Housing and Dining absorbs the cost of food scraps composting program

Michael J. Collins

Facilities Management determined Tuesday that Housing and Dining would absorb the $3,500 cost incurred by the university’s composting program.

The deficit is a result of the Food Scraps initiative, which gathers food waste on campus for composting on the WKU Ag Farm. Before the program’s implementation last year, landscaping waste was the sole source of compostable material.

The costs of the program had previously been covered by the Agricultural Research and Education Center budget. It was determined that Housing & Dining should now cover the costs on the grounds that the department covers costs for other means of waste disposal.

Paul Woosley, director of the Agricultural Research and Education Center, oversees the composting program and said he hopes compost food scraps will become a cheaper alternative to dumping at a landfill.

“It looks like we’ve kind of got everything organized with how the program is going to run now since this is going to be the first full year,” Woosley said. “Each year, we’ll be able to apply for more grants to help improve the program as far as necessary equipment and advertisement, so there’ll be more opportunities for that going forward.”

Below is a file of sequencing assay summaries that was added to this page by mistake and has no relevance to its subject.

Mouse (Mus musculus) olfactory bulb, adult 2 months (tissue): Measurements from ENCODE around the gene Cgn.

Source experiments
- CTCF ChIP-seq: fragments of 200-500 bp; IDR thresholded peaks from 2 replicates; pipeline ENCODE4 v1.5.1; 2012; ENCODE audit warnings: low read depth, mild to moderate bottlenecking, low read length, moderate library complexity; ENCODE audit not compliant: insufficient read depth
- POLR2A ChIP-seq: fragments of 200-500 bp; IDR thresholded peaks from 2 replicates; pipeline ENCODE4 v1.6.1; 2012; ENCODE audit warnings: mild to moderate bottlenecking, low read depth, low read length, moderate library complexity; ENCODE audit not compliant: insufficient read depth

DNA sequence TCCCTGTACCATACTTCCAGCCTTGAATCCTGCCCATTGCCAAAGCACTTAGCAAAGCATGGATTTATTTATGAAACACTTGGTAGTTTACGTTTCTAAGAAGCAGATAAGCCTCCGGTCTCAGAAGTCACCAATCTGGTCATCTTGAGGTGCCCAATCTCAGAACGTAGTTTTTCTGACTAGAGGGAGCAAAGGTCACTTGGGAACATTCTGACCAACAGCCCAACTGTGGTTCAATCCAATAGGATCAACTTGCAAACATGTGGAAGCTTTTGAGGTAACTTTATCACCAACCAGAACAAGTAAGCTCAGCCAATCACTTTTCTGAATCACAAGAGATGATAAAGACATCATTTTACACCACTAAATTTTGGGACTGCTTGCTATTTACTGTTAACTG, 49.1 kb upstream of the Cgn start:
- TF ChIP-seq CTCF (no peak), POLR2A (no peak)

Woosley said the majority of expenses come from transporting food waste to the Ag Farm where it is then composted into manure.

Once composted, the manure is sold to the city of Bowling Green or the public, with approximately $10k-$13k worth of manure sold annually.

Ken Branch, director of facilities management, said the decision was made with little hesitation from the departments. He credits the easy solution to the shared interest in improving the university and student experience.

“If we can do the right thing, the good thing for the environment and have the business rigor behind it, [the decision] comes easily,” Branch said. “Some people really stepped up and obtained the grant, did the research, the homework and the harsh study to get the program up.”

Despite interest in ensuring the food scraps program remains operational, Branch raised concerns over the cost of the program in the future should funding shrink.

“In the end, it costs more than dumping it in a landfill, sometimes a little and sometimes a lot,” Branch said. “The bottom question is can we afford to be doing the right thing in austere budget times.”

News reporter Michael J. Collins can be reached at [email protected]